The arrival of September always comes as a bit of shock as the more relaxed pace of summer suits me better.
One of the sure signs of autumn is the upcoming TreeFest celebration on the Riverview Hospital grounds.
This year, TreeFest will be held on Saturday, Sept. 19 from 11 a.m. to 4 p.m. Once again, this event will offer hourly tree tours conducted by knowledgeable arbourists and a heritage building tour (outside only) by well-known heritage architect Don Luxton. A number of community groups will also be present with their displays and activities along with BC Housing.
The extreme drought of this summer — which now, thankfully, seems to be over — has posed challenges for the fabulous tree collection at Riverview.
The recent windstorm has been reported to have taken down at least three significant trees: an oak, a maple and a European linden. This summer, a beautiful scarlet oak, native to eastern Canada, snapped without warning and fell to the ground.
It’s a shame Riverview’s unique tree collection could not have been watered by BC Housing during the unusual summer drought. A few volunteers from the Burke Mountain Naturalist mounted a valiant effort to water some of the trees with barrels brought in by truck. While the well-drained, rich soil on the south-east facing Riverview site is typically praised by arbourists as being an ideal site for an arboretum, the lengthy dry spell this spring and summer created harsh conditions for many of the trees.
The provincial government has turned over management of the Riverview site to BC Housing and tasked it with developing a plan for the site’s renewal. But at a panel discussion hosted by BC Housing in June, scant attention was paid to the value of its tree collection or the need to ensure new development would not harm their health or alter the water table on which they depend.
In fact, one of the panelists seemed to take it as given that a renewed Riverview must be “densified.” How this could happen without imperilling this collection of 165 mature species and 113 varieties baffles me.
Some arbourists have indicated Riverview’s outstanding tree collection has a value of more than $50 million.
Based on input received from the public, BC Housing is now developing a draft plan for the site that is expected to be brought back to the public for review some time this fall. BC Housing already solicited feedback from the public last winter that suggested a number of uses for the Riverview site and asked people to indicate whether they approved of the suggest uses.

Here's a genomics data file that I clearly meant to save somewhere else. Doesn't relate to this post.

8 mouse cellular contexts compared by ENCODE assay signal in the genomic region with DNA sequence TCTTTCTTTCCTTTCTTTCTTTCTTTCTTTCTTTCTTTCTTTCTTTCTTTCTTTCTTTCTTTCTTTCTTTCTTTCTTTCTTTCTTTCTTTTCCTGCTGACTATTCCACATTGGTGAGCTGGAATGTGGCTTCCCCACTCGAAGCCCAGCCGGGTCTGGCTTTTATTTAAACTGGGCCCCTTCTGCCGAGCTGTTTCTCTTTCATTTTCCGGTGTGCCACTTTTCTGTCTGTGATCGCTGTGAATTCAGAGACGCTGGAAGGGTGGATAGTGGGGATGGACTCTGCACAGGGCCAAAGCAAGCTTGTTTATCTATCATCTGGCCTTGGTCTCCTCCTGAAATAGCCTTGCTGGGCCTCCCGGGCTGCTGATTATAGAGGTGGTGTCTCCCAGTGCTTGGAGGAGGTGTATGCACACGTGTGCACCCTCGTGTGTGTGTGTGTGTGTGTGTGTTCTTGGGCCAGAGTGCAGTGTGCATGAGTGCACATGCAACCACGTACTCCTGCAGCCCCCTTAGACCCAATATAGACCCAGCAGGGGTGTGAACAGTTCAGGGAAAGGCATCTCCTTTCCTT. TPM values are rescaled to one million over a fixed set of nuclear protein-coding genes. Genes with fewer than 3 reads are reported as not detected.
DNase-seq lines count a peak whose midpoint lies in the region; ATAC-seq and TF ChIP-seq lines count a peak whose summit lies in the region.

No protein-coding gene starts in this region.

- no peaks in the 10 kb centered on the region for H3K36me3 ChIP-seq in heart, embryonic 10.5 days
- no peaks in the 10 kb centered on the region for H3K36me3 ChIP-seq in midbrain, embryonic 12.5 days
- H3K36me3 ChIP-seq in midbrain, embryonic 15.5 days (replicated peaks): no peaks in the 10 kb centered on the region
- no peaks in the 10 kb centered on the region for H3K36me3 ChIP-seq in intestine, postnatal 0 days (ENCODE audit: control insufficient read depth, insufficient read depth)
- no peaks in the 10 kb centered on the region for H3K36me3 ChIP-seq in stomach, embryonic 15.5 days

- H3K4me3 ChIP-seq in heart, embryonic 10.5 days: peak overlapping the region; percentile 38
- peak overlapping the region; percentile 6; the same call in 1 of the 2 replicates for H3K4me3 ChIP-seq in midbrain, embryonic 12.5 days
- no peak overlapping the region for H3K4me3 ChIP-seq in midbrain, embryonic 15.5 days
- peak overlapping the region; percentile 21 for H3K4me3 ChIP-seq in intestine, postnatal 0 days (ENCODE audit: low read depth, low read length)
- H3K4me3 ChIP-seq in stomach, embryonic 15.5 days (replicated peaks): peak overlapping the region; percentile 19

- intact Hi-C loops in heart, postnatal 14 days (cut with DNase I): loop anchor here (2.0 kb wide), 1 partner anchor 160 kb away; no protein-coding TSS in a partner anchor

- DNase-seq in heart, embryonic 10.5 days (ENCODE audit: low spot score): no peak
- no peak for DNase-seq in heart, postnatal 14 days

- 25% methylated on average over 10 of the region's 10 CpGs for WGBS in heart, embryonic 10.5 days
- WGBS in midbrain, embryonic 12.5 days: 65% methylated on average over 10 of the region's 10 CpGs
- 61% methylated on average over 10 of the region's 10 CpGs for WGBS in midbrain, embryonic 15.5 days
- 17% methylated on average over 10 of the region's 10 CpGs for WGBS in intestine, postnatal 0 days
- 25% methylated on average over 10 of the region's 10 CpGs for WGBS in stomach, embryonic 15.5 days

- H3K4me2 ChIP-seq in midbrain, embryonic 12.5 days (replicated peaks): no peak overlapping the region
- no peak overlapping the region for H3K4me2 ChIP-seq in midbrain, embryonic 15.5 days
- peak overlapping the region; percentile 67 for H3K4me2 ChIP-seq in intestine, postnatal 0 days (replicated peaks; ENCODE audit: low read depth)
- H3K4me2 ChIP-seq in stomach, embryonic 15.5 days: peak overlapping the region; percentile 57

It bothers me that, to date, BC Housing has not released the results from this public survey. Instead, it has provided a brief summary to only a few selected questions.
For example, I am curious to learn how the public responded to the suggestion of highrise office towers on the site. I am guessing support for this concept was very low but, at this point, only BC Housing knows the answer.
If BC Housing wants to consult the public in good faith, then, surely, we should be allowed to fully review the feedback it receives.
Another issue BC Housing seems to be ignoring is the heritage significance of Riverview’s buildings. In the 1990s, consultants were hired by the provincial government to examine such heritage aspects. These consultants identified a number of highly significant heritage buildings.
The city of Coquitlam has tried to have these buildings officially recognized but, to date, the provincial government as the owner of the site, has failed to endorse such actions. Again, I think it would be remiss for BC Housing to proceed with redevelopment plans for Riverview without identifying the significant heritage buildings and offering a plan under which they could be restored.
Many people appear to believe that Riverview, with its heritage buildings, gracious lawns and mature trees, is an ideally designed campus to continue to provide a wide range of mental health care facilities. I also think it would be perfect site to offer other health care services such assisted living for the elderly, especially those suffering from dementia.
It is well known that trees promote good health. Studies have shown that hospital patients heal faster when they have a view of trees from their beds. A walk through trees instead of city streets has been shown to promote a feeling of wellness, improve cognitive ability and ameliorate depression.
Let’s hope we can convince BC Housing of the worth of those remarkable trees at Riverview. Representatives will also be present at TreeFest, so I encourage people who attend on Sept. 19 to engage with them in an informative dialogue on the future of Riverview.
—Elaine Golds is a Port Moody environmentalist who is conservation/education chair of the Burke Mountain Naturalists and member of the boards of the Colony Farm Park Association and the Port Moody Ecological Society.